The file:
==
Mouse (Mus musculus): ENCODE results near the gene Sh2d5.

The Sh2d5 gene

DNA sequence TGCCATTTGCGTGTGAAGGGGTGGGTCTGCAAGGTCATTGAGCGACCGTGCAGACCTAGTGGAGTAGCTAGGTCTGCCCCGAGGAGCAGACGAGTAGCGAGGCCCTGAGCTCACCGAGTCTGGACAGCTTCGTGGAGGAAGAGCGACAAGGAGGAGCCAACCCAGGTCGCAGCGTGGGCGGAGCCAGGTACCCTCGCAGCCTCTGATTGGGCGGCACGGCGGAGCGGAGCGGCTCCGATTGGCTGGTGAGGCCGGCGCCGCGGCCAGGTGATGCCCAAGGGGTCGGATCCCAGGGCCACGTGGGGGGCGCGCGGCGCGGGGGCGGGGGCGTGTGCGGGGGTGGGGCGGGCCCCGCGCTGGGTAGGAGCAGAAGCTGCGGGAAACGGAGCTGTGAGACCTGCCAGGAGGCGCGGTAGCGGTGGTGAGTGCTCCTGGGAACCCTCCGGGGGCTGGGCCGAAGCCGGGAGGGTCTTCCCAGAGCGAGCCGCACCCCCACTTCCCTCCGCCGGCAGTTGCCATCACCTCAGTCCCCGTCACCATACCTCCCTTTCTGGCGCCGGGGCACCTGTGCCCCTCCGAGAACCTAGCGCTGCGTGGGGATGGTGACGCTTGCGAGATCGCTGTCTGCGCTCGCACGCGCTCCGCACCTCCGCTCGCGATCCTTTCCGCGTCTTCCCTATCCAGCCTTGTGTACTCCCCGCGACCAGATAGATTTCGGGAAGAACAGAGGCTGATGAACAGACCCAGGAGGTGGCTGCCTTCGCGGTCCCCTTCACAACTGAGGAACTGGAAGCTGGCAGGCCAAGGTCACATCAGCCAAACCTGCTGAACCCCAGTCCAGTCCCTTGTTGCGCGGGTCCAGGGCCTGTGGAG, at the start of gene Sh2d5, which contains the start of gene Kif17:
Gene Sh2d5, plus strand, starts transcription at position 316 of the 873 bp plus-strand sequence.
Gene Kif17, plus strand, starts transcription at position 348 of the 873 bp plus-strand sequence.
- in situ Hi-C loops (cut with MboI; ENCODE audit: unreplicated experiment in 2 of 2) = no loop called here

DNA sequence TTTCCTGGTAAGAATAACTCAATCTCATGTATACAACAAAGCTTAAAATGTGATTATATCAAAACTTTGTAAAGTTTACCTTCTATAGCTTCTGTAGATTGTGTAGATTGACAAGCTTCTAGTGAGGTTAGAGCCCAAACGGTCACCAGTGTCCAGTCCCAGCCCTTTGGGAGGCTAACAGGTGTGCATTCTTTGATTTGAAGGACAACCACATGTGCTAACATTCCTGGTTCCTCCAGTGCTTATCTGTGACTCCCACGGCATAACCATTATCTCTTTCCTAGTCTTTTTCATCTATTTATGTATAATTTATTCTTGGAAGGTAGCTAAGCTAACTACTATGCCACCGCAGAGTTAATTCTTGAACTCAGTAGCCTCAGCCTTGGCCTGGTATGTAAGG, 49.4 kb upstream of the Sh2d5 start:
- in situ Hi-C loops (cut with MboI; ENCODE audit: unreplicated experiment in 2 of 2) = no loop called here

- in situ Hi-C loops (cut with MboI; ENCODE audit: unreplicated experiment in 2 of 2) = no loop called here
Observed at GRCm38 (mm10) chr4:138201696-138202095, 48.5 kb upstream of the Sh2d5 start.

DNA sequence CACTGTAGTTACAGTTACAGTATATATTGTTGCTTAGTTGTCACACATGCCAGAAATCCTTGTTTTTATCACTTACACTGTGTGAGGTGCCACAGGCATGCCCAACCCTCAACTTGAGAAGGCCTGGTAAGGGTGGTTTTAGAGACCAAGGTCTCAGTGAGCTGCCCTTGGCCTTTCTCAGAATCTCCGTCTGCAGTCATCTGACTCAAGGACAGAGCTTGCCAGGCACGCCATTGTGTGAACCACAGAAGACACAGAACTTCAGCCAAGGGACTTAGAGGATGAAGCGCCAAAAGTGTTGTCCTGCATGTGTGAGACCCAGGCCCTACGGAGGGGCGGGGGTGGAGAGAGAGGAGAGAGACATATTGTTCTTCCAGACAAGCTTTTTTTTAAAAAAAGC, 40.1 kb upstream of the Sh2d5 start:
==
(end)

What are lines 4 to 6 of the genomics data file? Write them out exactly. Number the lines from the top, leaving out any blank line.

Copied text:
Gene Sh2d5, plus strand, starts transcription at position 316 of the 873 bp plus-strand sequence.
Gene Kif17, plus strand, starts transcription at position 348 of the 873 bp plus-strand sequence.
- in situ Hi-C loops (cut with MboI; ENCODE audit: unreplicated experiment in 2 of 2) = no loop called here